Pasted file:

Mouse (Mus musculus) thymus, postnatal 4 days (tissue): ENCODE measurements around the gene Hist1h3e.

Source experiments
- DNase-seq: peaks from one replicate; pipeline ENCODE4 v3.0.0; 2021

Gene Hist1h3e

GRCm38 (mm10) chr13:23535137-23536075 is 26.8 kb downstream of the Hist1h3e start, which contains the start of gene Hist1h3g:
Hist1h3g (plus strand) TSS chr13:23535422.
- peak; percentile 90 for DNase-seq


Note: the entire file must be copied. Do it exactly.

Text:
Mouse (Mus musculus) thymus, postnatal 4 days (tissue): ENCODE measurements around the gene Hist1h3e.

Source experiments
- DNase-seq: peaks from one replicate; pipeline ENCODE4 v3.0.0; 2021

Gene Hist1h3e

GRCm38 (mm10) chr13:23535137-23536075 is 26.8 kb downstream of the Hist1h3e start, which contains the start of gene Hist1h3g:
Hist1h3g (plus strand) TSS chr13:23535422.
- peak; percentile 90 for DNase-seq